Wednesday, January 31, 2007

CFP: Women and Things: Material Culture, 1750-1950

From an e-mail circulated on H-Material Culture:
Women and Things: Material Culture, 1750-1950

Maureen Daly Goggin and Beth Fowkes Tobin, editors

Although the body is both object (for others) and a lived reality (for the subject), it is never simply object nor simply subject. It is defined by its relation with objects and in turn defines these objects as such.
--Maurice Merleau-Ponty

We invite proposals for essays for a collection titled Women and Things: Material Culture, 1750-1950. This collection invites scholars to consider women's engagement with the material world, from the most ordinary, mundane daily practices and objects to the most extraordinary, life-altering practices and objects, over the two-hundred-year period of 1750 to1950.

Since material culture encompasses all human-made objects, the possibility of topics is wide open so long as they connect women to things. Therefore, topics might include, but are certainly not limited to: fiber arts (needlework, quilting, knitting, crocheting); decorative
arts; other kinds of crafts; painting; sculpture; scrapbooks; albums; china; porcelain; architecture; interior design; landscape and gardening; shopping; clothing; fashion; and food. The focus might be on all or part of the life-cycle of an object, from design, to production, to circulation, to consumption, to commodification, to valuation, to collection and display.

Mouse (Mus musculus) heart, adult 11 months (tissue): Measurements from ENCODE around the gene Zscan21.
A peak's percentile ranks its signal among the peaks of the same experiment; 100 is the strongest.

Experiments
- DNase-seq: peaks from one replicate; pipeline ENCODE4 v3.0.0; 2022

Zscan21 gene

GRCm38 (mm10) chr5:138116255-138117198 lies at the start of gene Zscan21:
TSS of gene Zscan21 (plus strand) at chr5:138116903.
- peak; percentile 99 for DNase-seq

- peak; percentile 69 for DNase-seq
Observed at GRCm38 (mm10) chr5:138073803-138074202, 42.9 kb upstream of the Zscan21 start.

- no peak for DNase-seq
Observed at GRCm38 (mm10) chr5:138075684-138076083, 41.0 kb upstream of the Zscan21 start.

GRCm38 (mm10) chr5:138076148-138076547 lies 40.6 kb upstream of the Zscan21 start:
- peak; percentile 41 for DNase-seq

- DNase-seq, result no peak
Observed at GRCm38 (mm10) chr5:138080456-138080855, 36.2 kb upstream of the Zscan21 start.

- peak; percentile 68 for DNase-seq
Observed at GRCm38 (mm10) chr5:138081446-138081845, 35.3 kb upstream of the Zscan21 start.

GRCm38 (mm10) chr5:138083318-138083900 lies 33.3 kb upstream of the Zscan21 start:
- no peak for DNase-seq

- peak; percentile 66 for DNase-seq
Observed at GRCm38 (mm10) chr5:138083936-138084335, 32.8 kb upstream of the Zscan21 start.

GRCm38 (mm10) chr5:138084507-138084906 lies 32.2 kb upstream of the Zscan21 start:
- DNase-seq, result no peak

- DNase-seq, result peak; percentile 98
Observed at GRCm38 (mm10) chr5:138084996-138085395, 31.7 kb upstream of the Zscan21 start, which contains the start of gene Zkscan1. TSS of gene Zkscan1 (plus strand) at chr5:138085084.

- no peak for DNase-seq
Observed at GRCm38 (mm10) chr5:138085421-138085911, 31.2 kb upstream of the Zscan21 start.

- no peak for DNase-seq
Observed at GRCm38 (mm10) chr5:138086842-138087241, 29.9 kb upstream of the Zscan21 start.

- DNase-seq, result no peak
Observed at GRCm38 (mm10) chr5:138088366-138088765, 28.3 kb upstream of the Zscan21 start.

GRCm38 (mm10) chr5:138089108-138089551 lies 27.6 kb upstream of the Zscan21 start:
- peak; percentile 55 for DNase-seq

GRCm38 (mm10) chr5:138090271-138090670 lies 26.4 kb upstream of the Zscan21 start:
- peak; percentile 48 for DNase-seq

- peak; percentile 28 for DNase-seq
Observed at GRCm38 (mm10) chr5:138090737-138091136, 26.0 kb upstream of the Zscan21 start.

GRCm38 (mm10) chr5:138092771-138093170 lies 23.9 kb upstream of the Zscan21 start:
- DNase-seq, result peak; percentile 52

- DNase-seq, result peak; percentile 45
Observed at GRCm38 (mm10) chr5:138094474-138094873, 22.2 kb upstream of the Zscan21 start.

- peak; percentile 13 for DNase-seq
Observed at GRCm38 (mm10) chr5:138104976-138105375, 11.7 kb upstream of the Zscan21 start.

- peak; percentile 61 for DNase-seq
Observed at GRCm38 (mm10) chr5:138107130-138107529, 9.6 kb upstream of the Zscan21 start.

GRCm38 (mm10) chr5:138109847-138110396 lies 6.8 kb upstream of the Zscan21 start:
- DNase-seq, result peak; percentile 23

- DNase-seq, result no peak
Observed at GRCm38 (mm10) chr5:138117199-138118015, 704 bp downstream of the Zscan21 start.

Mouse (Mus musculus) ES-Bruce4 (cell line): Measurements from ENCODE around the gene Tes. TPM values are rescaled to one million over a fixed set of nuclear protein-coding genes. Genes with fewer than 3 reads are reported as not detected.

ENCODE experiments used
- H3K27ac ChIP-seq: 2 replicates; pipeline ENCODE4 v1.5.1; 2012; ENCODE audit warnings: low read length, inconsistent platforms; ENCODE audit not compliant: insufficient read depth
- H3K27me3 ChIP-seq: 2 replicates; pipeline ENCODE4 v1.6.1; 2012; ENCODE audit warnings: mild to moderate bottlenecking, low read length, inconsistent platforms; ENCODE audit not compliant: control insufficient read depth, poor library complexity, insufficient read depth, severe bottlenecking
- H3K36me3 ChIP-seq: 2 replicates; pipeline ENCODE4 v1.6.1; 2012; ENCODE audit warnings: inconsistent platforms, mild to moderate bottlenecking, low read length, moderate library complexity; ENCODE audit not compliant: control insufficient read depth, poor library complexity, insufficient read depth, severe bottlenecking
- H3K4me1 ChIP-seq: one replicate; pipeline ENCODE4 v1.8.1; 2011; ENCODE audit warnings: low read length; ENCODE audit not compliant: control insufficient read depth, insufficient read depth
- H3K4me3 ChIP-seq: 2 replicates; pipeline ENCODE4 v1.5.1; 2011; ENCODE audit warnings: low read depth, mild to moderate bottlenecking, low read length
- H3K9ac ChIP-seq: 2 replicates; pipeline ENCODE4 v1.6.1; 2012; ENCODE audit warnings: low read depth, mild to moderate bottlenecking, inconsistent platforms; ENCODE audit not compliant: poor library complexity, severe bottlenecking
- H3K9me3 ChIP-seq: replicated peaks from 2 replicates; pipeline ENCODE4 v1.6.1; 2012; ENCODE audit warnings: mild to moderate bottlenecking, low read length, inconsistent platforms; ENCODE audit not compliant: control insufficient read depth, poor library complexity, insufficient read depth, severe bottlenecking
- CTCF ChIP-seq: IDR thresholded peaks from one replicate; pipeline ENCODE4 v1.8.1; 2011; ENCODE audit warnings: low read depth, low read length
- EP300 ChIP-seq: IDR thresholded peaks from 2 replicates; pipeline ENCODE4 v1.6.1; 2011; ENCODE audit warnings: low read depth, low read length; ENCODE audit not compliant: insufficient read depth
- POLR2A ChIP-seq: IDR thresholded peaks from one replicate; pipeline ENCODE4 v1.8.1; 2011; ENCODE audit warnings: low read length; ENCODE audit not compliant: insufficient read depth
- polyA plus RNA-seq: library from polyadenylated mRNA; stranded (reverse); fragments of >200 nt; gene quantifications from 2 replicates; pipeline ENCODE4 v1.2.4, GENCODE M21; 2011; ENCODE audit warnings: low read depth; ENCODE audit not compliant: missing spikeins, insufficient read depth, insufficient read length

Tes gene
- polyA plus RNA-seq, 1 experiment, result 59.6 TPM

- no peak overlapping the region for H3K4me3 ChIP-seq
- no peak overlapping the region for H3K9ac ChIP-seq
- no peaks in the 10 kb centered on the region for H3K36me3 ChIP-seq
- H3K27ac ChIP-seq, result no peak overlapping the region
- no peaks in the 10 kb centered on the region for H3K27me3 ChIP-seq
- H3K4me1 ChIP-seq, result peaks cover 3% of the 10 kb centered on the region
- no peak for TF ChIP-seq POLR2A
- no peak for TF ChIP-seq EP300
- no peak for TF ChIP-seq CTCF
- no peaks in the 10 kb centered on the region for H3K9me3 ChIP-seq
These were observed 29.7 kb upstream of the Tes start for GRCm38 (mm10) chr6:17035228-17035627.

Although scholars in anthropology, museum studies, and decorative arts have long taken material culture as their focus, in the past twenty years scholars from other disciplines that have traditionally been more text-centric have increasingly turned their attention to material
objects in what might be termed the material turn. This edited collection is designed to serve those scholars. We look forward then to proposals from a wide variety of disciplines, including, but not limited to, cultural studies, history, literature, rhetoric and composition,
art, art history and art theory, communication studies, visual design,
race studies, and women's studies. We encourage and wish to present multiple theoretical frames and methodologies that grapple with questions concerning women and material things.

Please send your 250-500-word proposal and a CV as electronic attachments in MS-word or RTF format to Beth Fowkes Tobin ( ) and Maureen Daly Goggin ( ) by March 30, 2007.

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